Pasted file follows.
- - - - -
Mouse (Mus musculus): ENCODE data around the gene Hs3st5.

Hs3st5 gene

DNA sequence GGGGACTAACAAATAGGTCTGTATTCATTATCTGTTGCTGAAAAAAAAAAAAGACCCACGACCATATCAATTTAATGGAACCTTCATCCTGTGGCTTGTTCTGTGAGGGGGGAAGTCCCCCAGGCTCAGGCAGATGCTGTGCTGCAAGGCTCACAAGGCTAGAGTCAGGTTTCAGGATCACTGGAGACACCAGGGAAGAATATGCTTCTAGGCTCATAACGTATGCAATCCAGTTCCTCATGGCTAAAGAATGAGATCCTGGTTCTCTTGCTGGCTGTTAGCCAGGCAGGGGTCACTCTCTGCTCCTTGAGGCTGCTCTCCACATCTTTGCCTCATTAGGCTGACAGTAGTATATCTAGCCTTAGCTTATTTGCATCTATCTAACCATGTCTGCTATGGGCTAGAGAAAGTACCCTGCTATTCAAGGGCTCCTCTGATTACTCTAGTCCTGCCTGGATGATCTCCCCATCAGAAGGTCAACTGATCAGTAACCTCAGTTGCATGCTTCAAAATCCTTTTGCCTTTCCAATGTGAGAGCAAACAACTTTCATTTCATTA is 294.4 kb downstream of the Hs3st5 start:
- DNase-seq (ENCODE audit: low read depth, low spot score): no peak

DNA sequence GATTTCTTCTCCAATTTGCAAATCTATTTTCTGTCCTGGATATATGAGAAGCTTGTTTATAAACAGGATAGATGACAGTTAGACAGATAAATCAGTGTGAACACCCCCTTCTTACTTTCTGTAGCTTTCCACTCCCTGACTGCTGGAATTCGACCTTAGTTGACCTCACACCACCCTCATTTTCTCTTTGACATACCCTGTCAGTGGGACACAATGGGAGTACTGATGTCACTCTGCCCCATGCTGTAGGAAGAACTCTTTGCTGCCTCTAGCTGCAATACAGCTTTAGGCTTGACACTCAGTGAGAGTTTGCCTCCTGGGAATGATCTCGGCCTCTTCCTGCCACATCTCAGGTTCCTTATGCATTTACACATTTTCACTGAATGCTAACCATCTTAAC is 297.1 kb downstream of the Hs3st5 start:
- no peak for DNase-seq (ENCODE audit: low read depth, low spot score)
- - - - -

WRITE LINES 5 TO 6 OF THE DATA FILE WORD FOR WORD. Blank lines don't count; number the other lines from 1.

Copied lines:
DNA sequence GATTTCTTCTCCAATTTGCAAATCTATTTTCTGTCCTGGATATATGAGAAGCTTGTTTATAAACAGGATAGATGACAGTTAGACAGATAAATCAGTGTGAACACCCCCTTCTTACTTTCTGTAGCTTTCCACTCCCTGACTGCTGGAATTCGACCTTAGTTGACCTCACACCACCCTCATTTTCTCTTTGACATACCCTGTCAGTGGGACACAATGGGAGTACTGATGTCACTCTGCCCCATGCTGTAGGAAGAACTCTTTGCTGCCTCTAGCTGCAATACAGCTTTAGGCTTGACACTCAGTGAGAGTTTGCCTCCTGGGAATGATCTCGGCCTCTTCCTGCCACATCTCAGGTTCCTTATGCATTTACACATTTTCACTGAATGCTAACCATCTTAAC is 297.1 kb downstream of the Hs3st5 start:
- no peak for DNase-seq (ENCODE audit: low read depth, low spot score)